Patrick had a chance encounter with a Rosenblum Vintners CuvÃ©e bottle of wine that took him outside of his marketing world to learn more about how other industries market to their unique target markets.
He wrote a post earlier in the year about his discovery of a â€œpeel-offâ€ label (he’s since learned that the correct name is a â€œWine Findâ€ label). His post drew quite a bit of attention peeking not only his interest, but the interest of many readers about how a winery markets their brand. Wanting to learn more about how wineries approach marketing, Patrick sent an email to Roseblum Cellars and Michael Kohne, their Director of Marketing, who was nice enough to respond and take the time for an interview.
Many thanks to Michael for his thorough answers and great insight into the world of wine! Here was our interview:
Michael, thank you for taking the time for an interview! I appreciate it. Iâ€™m a big fan of Rosenblum wines and have been looking forward to learning more about your marketing efforts. Without giving away all of your marketing plan strategies, could you give an overview of how you market a wine or winery for those who arenâ€™t familiar with marketing in your industry?
â€œUltimately great wine is and should be about what is in the bottle. This being said, with so many bottles available in the marketplace we marketers have to target consumers by conveying a message of quality (so those consumers choose your wine over the competitors). Wines produced domestically have certain consumer indicators like the grape variety(ies), vintage, regions, etc conveyed through print. Outside of those qualifiers producers must package the wine to evoke their message. Label shapes, fonts, images (such as a winery icon), paper stock, foiling, colors and additional text-based classifications (i.e. Reserve, Bottle Numbers, Estate Grown, etc) all help convey a story and should hopefully subconsciously market your brand.â€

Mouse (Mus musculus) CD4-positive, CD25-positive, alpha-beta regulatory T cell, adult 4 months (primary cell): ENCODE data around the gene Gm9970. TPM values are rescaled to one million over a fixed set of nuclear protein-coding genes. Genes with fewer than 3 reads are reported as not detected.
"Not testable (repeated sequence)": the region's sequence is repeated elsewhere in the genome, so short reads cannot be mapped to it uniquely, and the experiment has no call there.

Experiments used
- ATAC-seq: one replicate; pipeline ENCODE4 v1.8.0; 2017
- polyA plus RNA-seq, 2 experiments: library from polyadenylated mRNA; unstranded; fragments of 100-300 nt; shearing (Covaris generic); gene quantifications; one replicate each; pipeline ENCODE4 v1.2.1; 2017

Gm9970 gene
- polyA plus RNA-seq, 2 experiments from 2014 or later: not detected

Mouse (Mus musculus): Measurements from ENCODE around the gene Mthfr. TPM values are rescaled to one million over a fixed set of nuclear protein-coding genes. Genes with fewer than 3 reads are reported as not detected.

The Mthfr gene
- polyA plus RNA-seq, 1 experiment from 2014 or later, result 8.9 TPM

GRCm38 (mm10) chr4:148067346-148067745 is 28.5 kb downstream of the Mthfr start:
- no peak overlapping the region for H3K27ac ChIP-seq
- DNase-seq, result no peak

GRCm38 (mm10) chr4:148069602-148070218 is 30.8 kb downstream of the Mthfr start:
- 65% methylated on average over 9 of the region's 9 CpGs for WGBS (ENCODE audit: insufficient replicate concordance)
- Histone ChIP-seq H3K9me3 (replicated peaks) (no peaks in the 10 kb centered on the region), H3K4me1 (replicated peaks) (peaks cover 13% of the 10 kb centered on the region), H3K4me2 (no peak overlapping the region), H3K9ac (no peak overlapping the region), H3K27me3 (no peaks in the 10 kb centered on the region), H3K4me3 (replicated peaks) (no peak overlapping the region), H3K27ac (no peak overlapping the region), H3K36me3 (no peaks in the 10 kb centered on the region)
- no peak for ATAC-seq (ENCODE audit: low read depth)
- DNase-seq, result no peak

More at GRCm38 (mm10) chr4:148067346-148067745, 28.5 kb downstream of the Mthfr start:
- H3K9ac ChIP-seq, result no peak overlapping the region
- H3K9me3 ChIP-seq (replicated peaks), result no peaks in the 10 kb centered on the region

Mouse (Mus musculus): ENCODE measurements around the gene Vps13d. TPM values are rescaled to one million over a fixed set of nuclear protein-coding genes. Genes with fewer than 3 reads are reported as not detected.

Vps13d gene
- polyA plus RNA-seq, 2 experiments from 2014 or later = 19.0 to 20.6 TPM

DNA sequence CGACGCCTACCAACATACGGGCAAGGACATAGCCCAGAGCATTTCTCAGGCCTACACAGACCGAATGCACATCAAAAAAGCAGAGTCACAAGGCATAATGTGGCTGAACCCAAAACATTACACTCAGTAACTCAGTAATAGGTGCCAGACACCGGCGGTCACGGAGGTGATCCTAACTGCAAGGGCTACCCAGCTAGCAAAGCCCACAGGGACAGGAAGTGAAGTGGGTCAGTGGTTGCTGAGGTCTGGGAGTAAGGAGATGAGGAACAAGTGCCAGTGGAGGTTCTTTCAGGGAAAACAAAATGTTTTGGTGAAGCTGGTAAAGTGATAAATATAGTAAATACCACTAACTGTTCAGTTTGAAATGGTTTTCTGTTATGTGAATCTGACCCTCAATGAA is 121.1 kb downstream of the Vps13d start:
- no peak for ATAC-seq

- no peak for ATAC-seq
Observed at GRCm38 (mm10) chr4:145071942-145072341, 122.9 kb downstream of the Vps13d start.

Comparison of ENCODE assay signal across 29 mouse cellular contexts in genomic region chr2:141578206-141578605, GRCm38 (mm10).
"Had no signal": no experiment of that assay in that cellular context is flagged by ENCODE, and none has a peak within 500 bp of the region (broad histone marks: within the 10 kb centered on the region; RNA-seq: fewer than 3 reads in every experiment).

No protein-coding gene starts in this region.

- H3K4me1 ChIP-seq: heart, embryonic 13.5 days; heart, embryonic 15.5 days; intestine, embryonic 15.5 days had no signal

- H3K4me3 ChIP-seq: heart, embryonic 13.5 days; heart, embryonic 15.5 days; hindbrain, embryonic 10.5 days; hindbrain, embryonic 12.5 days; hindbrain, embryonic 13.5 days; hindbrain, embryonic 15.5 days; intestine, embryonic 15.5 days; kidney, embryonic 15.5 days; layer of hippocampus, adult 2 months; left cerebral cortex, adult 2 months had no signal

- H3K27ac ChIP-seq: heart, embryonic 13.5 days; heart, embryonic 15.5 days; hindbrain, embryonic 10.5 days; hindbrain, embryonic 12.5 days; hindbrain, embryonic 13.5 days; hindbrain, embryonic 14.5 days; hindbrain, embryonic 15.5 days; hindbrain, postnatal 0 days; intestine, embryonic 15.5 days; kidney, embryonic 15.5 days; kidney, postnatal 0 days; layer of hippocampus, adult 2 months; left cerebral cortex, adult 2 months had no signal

From a marketing standpoint, how do you go about deciding what a wine bottle will look like and how it will appeal to its drinkers?
â€œOne has to acknowledge their target audience. Generally speaking, â€˜grocery brandsâ€™ which look to move volume at lower prices have to stand out on a shelf. These brands look for pull through design and catchy names (and animals which these days seem the rage). While a boutique brand, with a small amount of wine to sell at higher prices, tend to focus on traditional and historical aspects likening their product to some great old-world Winery and generally have a less-is-more philosophy. At Rosenblum we have products that fit both categories and we have to create a different â€œfeelâ€ for each, while at the same time creating some consistency through the whole line so as not to dilute what one can do for the other in terms of brand loyalties.â€
Can you tell us a little about the â€œwine findâ€ label on your Vintners CuvÃ©e that grabbed my attention and how you decided to implement that into your label design?
â€œWine find is a tear-off portion of a wineâ€™s back label that allows consumers to tangibly hold the wineâ€™s exact information. This perforated portion is a particular feature that benefits a winery like Rosenblum where there are multiple bottlings of the same grape but use different vineyards, blends or proprietary names. Take for example Zinfandel where Rosenblum makes 20-some-odd bottlings, the winery was at a certain point receiving calls from all over the country inquiring about somehow acquiring (whether buying direct or through a local retailer) a certain wine which consumer had had at a restaurant. Of course only remembering that it was a Zinfandel our service department was not able to pinpoint the exact wine the consumer was searching for. Now, with the â€˜wine findâ€™ feature the winery is better ensured (on a retail level) to give the consumer better service by making sure they acquire (or get information on) the exact wine theyâ€™re inquiring about.â€